Gold mining is primarily from the Sotk mine (Gegharkunik). Gold is also a major product of Dundee Precious Metals’ Shahumyan mine. Lydian International’s Amulsar mine also contains gold ores which are low in concentration but vast in volume. The latter obtained its license in 2012, and construction is planned to be completed by the Spring of 2018. The first gold bar is expected to be molded in March 2018.
According to Lydian International’s website, the mine contains reserves (meaning concentrations at least 0.2 grammes per tonne) of 67 million tonnes. The actual average concentration of metals in the ore in this mine is, however 0.79 grammes per tonne for gold and 3.68 grammes per tonne for silver. They say they intend to operate the mine for 10 years, producing 5,700 kilogrammes of gold per year. Yearly revenue, calculated from current market prices, will average around $200 million per year.
Mining in Armenia goes back centuries. Copper mining in Alaverdi (Lori Province) started in 1770 and in Kapan in 1840. The Kajaran mine was opened in the mid 20th century.
During Soviet years, the mines and factories of Kapan, Alaverdi and Agarak, Zod (Sotk), and Ararat were the giants of the Armenian mining industry. Armenia played a significant role in the the USSR’s mining sector, and was the 3rd largest mining republic after Russia and Kazakhstan.
After the collapse, mining companies which were previously state-owned were gradually privatised, lasting up until the mid-2000s, after which the state no longer had any share in mining.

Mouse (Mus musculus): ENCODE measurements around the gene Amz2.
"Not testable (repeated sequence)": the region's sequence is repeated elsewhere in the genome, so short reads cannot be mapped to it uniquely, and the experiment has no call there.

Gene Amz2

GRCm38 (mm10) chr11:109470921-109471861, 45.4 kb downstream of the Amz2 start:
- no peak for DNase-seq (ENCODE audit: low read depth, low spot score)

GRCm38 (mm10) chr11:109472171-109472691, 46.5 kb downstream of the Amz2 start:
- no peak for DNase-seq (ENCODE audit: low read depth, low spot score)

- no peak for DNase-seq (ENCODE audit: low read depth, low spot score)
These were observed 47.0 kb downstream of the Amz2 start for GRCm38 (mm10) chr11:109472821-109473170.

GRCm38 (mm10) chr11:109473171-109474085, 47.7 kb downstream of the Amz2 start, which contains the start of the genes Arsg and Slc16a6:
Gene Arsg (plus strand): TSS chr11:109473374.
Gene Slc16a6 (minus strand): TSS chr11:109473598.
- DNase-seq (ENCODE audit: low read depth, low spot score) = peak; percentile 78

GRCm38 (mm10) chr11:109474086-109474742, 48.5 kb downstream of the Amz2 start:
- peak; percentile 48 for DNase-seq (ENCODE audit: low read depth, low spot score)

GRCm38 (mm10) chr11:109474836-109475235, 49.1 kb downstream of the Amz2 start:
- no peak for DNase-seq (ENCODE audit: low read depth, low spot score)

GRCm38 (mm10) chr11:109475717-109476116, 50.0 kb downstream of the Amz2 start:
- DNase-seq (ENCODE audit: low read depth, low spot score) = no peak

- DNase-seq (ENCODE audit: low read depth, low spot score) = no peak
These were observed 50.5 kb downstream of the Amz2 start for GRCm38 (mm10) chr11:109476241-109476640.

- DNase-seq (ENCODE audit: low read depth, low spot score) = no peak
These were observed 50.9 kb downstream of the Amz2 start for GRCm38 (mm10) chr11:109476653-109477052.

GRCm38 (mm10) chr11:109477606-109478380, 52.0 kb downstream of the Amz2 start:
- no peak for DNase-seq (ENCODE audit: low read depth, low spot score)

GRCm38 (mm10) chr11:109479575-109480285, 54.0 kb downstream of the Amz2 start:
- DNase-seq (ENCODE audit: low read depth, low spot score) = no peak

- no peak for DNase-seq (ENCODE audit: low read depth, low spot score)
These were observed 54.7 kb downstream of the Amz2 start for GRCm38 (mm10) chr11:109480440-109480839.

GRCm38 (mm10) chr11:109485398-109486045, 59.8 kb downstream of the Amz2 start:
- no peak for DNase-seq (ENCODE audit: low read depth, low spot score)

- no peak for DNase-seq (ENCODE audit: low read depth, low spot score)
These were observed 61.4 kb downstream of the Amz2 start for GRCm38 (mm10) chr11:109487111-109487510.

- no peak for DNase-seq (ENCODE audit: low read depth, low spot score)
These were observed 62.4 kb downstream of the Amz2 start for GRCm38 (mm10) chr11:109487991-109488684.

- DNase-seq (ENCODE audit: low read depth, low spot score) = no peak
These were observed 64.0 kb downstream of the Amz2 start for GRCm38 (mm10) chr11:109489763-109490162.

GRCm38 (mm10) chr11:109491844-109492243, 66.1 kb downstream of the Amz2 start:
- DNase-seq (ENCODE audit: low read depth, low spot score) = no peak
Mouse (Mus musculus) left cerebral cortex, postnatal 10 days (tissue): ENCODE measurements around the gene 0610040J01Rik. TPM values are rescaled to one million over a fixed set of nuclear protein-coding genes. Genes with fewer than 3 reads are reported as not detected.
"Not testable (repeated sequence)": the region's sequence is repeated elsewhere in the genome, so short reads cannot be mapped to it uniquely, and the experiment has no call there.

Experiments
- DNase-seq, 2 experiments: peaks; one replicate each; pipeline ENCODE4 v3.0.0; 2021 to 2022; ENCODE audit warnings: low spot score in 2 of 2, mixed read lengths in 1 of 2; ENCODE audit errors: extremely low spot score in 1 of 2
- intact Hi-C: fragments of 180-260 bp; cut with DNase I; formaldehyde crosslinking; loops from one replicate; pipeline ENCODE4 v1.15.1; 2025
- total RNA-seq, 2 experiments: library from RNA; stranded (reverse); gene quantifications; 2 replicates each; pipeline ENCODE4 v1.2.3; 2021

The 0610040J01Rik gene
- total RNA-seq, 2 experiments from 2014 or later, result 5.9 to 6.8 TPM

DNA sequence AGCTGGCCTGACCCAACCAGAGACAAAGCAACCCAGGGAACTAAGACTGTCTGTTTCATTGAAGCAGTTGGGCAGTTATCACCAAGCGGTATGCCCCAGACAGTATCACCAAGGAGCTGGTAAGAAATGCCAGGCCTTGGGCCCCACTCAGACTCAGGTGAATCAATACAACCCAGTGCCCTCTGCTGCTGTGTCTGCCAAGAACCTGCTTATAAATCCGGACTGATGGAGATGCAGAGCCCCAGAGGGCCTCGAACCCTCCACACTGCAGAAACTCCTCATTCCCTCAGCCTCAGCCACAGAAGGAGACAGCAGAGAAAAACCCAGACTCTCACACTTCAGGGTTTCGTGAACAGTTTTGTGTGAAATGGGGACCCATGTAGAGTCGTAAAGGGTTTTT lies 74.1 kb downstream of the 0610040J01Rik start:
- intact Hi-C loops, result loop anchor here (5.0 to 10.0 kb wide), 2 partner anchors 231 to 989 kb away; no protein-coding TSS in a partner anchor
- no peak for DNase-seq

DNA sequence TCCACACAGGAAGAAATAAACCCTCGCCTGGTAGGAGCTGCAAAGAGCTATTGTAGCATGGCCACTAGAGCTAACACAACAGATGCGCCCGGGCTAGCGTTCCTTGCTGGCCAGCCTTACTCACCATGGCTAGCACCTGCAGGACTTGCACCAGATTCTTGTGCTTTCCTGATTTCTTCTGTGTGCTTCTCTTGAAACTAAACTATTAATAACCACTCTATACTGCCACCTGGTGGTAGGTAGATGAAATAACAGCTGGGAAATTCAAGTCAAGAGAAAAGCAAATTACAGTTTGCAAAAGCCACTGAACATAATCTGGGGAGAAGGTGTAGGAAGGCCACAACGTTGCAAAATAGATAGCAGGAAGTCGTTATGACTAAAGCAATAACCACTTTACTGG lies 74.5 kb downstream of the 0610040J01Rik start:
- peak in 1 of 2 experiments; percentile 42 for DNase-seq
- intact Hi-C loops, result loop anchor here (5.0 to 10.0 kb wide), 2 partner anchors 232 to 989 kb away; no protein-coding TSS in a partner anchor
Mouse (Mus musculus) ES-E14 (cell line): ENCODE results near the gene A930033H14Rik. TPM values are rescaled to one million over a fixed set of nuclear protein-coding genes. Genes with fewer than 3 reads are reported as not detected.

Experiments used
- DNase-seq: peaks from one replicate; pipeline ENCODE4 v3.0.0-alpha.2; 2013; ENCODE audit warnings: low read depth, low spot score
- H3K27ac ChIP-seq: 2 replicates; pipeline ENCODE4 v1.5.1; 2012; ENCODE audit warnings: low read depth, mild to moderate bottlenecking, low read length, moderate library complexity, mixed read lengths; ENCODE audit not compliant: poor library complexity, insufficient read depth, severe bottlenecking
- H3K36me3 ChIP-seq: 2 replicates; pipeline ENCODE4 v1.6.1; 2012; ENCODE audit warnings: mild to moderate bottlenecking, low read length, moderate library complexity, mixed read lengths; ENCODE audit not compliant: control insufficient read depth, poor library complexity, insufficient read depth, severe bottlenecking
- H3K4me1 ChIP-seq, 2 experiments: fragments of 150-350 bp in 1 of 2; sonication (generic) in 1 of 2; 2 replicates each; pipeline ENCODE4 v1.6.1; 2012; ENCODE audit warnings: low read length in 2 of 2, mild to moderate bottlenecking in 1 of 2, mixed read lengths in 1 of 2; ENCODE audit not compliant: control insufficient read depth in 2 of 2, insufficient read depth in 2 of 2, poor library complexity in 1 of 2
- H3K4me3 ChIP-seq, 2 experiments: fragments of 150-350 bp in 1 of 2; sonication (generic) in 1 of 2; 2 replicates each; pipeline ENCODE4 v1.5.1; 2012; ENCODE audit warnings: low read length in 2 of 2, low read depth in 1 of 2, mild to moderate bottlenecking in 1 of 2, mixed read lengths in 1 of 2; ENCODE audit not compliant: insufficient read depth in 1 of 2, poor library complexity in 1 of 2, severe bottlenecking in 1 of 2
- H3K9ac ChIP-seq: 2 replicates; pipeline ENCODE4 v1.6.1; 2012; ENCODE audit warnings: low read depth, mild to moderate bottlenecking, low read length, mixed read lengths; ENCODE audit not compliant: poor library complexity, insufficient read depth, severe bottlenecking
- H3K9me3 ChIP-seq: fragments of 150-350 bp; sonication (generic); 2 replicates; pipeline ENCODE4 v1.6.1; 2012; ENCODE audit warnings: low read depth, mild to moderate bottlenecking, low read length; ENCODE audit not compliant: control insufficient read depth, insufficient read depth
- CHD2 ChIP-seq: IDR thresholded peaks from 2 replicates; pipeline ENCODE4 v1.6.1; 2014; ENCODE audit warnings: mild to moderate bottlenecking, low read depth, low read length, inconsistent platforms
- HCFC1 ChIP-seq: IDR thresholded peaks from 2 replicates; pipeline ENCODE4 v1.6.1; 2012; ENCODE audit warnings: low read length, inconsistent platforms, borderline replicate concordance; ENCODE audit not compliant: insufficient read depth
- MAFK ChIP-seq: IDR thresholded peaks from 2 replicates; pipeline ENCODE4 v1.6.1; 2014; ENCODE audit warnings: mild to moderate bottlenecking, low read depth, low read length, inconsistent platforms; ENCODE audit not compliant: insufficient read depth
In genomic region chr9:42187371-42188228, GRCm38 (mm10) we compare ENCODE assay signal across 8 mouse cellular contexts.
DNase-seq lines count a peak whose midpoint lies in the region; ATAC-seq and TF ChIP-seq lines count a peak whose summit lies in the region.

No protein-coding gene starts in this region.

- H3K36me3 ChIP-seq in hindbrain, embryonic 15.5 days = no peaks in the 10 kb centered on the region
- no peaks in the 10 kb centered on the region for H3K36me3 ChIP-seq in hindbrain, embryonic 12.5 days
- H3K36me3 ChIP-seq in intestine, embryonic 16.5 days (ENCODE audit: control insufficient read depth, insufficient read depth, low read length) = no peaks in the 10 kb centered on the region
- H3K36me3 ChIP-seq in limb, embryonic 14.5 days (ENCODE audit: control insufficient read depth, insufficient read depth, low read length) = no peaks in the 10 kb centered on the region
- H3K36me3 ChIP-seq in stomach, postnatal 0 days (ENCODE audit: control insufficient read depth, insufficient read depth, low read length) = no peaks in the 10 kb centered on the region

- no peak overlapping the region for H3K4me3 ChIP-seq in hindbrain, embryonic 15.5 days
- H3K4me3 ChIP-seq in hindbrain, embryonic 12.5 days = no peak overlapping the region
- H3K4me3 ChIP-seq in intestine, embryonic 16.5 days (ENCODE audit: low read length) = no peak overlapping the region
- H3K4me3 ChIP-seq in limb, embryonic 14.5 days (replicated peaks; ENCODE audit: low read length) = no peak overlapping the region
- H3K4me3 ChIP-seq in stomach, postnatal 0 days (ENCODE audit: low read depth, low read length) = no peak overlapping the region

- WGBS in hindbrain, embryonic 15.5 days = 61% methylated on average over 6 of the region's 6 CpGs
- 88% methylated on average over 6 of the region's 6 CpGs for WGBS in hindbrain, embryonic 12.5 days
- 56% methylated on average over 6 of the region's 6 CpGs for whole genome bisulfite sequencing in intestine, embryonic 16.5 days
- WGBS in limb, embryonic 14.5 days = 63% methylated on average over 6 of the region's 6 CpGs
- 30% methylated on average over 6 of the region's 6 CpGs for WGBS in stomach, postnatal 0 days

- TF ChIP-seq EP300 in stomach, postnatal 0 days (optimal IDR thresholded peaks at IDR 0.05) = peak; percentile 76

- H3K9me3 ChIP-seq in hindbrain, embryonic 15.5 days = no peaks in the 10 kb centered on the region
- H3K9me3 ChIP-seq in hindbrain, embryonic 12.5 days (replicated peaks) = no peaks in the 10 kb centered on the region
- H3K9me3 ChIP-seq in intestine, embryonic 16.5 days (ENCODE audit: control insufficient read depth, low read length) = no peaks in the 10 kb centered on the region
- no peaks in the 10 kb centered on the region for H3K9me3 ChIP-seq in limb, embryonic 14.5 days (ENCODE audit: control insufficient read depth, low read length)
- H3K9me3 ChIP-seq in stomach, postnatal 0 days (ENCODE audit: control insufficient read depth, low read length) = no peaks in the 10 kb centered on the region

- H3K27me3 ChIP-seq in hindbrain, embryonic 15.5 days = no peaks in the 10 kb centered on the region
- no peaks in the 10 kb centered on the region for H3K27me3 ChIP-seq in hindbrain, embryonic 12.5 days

It is the story of the privatisation of the largest company, the Zangezur copper-molybdenum factory in 2004, that is the most noteworthy. From this company, 60% of shares were obtained by German company Chronimed, 15% by Armenian company Makur Yerkat, while Armenian Molybdenum Production and Zangezur Mining took 12.5% each. The face value of the shares totalled only $132 million.
In every country, expansion of the mining industry is usually criticised by a considerable share of society. The main issue is that non-sustainable development of the sector comes with environmental risks and environmental damage to surrounding areas.
This is the reason environmental movements protest against unsustainable use of natural resources, and sometimes even demand a stop to mining altogether. There have been active environmental movements in Armenia since the mid-2000s, and these gained new momentum when several new mines started to operate. ‘Save Teghut’ was one of the most active civic initiatives in Armenia. Its aim was to prevent the operation of mines in Teghut by Vallex. Vallex obtained a license for the mine in 2007, but it became operational only in 2014. The delay was partly caused by these active civic initiatives.
The result of these active civic movements is that mining companies now see a civic hand over them, and are careful to avoid it. It’s no coincidence that EITI membership will involve active participation from civil society in monitoring and auditing the mining industry.
This article is a partner post written by Hakob Safaryan and edited by Suren Deheryan, with infographics by Nare Hovhannisyan and Astghik Gevorgyan. The original version first appeared on Ampop, on 8 May 2017.by